Prejudice and discrimination: The effect on Rams

Gerson Flores

When incidents of bias hit Colorado State University in the fall semester, including a blackface photo, a swastika drawn at Aggie Village and the N-word found written in the IM field bathrooms, CSU responded to the situation, but the aftermath for some students is ongoing.

While determining the steps CSU would take next, one question came up among students: How do incidents of bias and discrimination affect students on campus, especially students that come from marginalized identities? 


The stress that comes from dealing with incidents of bias can create different effects on students at CSU.

One of the effects can come in the form of the stereotype threat. Ernest Chavez, a professor in the psychology department at CSU, describes the stereotype threat as a person having their results affected by others believing stereotypes about them. 

“There is more prevalent overt prejudice than there used to be,” Chavez said. “It was more covert (and) more implicit rather than explicit.”

One example Chavez presents is a test — two groups of women are given the same test, but one is told women tend to do worse than men, which can lower the women’s results.

“If that task is important to you, then it affects your performance,” Chavez said.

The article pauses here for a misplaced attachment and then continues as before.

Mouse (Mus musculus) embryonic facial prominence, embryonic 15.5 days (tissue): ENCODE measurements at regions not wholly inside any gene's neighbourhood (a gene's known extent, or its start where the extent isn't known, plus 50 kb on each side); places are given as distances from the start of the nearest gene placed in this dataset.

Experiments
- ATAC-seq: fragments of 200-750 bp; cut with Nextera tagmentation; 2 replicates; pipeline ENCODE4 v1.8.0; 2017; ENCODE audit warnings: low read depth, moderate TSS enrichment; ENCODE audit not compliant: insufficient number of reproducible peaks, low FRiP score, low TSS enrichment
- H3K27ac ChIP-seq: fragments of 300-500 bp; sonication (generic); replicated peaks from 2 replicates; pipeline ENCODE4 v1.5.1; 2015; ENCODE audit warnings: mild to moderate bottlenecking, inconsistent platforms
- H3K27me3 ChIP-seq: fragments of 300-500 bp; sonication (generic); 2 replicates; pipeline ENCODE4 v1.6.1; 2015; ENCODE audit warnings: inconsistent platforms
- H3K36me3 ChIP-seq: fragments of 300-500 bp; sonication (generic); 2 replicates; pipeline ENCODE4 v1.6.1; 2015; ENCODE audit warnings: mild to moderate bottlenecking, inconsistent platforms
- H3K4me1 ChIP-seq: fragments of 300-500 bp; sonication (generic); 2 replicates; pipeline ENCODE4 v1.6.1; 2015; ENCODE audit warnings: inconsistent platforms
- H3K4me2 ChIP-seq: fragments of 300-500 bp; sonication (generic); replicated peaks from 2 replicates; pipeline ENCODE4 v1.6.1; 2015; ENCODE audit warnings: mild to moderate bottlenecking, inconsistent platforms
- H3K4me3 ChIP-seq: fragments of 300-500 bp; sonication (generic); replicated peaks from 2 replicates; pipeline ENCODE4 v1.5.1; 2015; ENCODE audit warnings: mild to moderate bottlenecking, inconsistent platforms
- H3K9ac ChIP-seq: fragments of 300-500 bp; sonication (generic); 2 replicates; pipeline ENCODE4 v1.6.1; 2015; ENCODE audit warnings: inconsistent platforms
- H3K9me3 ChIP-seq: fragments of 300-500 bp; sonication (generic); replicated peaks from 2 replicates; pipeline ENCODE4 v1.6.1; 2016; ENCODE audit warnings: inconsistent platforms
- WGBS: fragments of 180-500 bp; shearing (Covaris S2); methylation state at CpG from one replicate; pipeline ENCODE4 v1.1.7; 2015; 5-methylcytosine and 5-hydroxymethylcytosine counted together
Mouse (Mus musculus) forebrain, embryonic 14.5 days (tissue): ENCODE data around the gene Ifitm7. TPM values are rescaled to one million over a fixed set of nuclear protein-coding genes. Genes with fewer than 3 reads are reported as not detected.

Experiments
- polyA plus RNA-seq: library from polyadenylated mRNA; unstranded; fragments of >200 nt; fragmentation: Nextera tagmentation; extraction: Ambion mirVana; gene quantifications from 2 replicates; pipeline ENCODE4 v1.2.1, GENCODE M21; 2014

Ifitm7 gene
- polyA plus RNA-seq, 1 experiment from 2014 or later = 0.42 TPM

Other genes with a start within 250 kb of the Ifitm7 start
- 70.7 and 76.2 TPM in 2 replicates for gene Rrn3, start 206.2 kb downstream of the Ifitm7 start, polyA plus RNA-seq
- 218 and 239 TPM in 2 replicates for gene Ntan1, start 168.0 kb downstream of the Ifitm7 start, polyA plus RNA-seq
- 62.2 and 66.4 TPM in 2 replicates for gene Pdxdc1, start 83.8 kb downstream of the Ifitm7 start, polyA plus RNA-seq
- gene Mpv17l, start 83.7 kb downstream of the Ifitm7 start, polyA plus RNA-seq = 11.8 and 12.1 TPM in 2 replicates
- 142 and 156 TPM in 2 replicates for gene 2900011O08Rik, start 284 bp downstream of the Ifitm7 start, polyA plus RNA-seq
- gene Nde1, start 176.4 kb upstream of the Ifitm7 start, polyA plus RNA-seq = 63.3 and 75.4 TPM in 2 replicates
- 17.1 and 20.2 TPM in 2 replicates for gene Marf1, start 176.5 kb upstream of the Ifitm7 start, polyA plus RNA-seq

When students are victims of discrimination or prejudice, they cannot just go to class and forget it because it affects them, Chavez said.

“Their mind is going to be playing that out, and (that will) affect their performance,” Chavez said. “Stress affects your sleeping pattern, your appetites and, if you’re in chronic stress, it affects your immune system.”

Being in an environment that is inherently biased creates fear in a student’s mind, Chavez said.

“There is a term called racial battle fatigue,” said Adam-Jon Aparicio, the mental health clinician for diversity and outreach services at CSU. “It is the process of being in an environment that is inherently biased and the fatigue that comes from having to wear armor to protect oneself.”

Aparicio said anything that hurts a student also hurts our campus.


Dismissing the issue and making it less than it is is also counterproductive, Chavez said.